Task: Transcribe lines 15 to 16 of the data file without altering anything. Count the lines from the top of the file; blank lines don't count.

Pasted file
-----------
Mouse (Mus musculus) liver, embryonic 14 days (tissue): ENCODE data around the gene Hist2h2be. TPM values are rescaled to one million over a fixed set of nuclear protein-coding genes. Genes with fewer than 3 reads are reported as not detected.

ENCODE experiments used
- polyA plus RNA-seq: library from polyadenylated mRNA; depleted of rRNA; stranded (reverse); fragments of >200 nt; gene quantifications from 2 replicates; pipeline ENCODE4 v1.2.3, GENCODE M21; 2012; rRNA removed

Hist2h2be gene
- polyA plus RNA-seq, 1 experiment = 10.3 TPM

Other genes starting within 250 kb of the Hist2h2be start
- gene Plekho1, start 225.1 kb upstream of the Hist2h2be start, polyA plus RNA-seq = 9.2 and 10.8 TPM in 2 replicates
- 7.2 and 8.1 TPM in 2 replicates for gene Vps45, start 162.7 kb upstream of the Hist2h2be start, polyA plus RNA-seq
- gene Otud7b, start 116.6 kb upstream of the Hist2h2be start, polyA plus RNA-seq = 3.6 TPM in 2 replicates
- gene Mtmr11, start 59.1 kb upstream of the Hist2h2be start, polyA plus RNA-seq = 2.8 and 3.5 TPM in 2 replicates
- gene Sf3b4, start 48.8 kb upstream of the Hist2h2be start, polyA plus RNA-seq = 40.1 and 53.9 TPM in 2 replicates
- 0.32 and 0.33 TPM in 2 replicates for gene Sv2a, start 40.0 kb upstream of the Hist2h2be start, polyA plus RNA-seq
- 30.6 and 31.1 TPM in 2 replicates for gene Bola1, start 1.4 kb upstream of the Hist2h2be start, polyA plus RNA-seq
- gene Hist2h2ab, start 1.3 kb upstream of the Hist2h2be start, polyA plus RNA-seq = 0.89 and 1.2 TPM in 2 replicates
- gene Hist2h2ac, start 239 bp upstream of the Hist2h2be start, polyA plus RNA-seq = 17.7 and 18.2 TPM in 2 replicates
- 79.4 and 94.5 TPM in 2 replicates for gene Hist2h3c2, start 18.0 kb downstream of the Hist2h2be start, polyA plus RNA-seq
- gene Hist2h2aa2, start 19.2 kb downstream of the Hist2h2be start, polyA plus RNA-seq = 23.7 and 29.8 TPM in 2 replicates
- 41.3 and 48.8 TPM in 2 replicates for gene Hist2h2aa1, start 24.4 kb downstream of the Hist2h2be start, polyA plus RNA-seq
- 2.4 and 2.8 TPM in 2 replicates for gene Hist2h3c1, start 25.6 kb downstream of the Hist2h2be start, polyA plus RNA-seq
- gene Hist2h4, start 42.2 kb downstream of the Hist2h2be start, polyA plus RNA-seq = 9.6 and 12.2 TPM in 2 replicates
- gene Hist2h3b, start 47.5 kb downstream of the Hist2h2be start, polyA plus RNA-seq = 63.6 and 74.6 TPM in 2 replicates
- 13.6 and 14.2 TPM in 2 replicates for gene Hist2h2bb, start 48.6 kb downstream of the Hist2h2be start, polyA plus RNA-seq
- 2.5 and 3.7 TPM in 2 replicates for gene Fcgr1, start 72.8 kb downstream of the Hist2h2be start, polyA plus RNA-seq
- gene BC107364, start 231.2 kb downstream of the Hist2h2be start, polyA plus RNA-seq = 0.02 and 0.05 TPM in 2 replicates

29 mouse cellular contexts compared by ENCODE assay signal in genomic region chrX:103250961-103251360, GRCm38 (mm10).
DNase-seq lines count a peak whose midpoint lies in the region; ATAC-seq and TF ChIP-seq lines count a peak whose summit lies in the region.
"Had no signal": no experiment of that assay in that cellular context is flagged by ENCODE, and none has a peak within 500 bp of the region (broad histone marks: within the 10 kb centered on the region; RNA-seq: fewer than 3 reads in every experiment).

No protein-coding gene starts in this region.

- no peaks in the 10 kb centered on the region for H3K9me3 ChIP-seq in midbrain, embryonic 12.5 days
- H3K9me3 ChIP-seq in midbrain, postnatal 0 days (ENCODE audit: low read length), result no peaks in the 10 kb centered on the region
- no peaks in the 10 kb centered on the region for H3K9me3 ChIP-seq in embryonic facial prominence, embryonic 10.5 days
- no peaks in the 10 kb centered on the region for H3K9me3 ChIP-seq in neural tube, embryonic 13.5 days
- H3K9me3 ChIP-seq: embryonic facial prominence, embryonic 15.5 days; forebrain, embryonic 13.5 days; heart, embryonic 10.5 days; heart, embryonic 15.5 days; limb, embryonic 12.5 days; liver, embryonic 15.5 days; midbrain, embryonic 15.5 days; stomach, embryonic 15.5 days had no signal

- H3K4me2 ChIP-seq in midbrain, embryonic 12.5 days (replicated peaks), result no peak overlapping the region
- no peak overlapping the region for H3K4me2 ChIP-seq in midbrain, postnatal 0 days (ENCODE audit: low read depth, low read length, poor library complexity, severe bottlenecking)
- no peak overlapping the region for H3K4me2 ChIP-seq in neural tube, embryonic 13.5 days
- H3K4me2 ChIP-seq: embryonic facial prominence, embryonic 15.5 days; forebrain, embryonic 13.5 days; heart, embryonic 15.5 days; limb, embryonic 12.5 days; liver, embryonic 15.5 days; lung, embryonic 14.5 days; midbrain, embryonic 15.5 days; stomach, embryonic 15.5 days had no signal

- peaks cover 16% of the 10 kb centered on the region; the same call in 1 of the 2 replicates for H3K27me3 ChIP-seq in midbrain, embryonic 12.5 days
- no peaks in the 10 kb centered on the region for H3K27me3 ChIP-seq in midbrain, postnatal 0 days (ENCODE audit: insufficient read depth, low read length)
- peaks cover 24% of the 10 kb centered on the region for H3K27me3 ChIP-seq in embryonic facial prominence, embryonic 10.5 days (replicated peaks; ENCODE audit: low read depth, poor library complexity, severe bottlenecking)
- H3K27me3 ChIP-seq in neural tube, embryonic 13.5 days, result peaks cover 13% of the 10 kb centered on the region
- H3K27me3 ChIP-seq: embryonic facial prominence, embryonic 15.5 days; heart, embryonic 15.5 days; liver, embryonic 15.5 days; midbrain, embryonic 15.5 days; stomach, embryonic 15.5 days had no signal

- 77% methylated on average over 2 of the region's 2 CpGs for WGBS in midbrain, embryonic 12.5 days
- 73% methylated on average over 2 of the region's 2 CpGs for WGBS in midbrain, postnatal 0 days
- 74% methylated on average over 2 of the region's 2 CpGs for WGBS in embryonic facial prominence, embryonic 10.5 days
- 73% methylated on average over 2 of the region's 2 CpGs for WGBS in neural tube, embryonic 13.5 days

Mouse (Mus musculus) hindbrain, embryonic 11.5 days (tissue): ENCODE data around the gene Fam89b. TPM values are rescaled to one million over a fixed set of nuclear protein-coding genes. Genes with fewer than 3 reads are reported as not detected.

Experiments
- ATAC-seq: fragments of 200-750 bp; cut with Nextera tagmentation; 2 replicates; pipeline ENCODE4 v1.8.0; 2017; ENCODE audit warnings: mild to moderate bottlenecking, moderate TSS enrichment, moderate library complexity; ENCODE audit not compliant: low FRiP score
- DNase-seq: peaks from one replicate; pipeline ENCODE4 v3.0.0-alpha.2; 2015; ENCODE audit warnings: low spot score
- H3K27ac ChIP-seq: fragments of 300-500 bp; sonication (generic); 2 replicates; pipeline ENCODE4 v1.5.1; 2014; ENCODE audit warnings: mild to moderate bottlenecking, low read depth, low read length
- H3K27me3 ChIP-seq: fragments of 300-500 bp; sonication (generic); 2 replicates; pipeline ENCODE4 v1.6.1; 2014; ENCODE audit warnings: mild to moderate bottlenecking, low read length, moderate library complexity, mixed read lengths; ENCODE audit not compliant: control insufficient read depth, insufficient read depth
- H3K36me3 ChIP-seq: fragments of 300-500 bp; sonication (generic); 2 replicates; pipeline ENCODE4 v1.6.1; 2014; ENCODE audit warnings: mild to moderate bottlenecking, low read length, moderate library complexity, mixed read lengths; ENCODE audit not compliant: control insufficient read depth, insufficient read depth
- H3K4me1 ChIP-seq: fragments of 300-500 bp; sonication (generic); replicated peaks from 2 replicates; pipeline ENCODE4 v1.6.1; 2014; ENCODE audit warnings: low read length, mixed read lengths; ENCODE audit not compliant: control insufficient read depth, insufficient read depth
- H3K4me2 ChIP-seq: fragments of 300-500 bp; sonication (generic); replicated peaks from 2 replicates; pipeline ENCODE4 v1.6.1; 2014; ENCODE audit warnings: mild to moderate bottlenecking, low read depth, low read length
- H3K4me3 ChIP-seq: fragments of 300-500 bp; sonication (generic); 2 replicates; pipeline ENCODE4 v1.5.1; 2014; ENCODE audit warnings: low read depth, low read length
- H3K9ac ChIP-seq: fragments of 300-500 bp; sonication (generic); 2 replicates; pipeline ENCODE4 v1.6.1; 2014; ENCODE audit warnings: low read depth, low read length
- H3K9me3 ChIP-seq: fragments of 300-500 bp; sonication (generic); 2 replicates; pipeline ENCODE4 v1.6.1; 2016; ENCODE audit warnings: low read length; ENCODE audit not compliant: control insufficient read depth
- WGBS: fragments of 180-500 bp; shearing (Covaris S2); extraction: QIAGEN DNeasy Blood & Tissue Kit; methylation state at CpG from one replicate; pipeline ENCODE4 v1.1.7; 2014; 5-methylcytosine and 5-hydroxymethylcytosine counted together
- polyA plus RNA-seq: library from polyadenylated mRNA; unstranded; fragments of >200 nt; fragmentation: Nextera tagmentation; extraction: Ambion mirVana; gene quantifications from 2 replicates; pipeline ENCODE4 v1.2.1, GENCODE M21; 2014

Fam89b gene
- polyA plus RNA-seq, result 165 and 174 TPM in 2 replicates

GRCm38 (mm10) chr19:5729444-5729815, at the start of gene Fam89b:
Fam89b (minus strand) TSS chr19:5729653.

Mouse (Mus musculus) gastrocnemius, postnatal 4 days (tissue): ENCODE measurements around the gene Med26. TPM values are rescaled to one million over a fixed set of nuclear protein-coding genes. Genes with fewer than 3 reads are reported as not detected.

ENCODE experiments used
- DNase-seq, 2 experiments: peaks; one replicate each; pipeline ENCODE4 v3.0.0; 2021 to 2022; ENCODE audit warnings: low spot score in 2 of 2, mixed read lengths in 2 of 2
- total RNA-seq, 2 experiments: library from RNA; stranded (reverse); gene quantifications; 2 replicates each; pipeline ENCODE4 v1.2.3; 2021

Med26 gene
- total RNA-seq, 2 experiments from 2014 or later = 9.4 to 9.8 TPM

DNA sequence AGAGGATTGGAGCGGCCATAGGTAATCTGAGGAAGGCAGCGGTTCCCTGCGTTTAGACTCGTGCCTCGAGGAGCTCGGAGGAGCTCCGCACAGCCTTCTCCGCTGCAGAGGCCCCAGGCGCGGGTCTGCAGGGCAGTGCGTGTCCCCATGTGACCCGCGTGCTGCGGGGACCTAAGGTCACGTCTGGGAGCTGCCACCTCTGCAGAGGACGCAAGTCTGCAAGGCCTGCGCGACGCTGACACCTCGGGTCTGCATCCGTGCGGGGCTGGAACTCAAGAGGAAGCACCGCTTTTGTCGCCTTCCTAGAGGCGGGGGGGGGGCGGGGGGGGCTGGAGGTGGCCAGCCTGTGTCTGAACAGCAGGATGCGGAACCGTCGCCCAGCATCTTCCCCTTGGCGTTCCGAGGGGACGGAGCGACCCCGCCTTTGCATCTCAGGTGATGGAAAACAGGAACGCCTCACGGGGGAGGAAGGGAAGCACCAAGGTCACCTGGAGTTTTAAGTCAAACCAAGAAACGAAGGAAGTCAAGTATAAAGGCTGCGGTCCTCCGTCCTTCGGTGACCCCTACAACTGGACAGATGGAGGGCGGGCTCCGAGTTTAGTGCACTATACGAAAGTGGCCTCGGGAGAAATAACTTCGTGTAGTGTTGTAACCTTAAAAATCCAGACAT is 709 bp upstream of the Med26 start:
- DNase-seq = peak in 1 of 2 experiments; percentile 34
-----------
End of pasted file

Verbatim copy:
- gene Hist2h2ac, start 239 bp upstream of the Hist2h2be start, polyA plus RNA-seq = 17.7 and 18.2 TPM in 2 replicates
- 79.4 and 94.5 TPM in 2 replicates for gene Hist2h3c2, start 18.0 kb downstream of the Hist2h2be start, polyA plus RNA-seq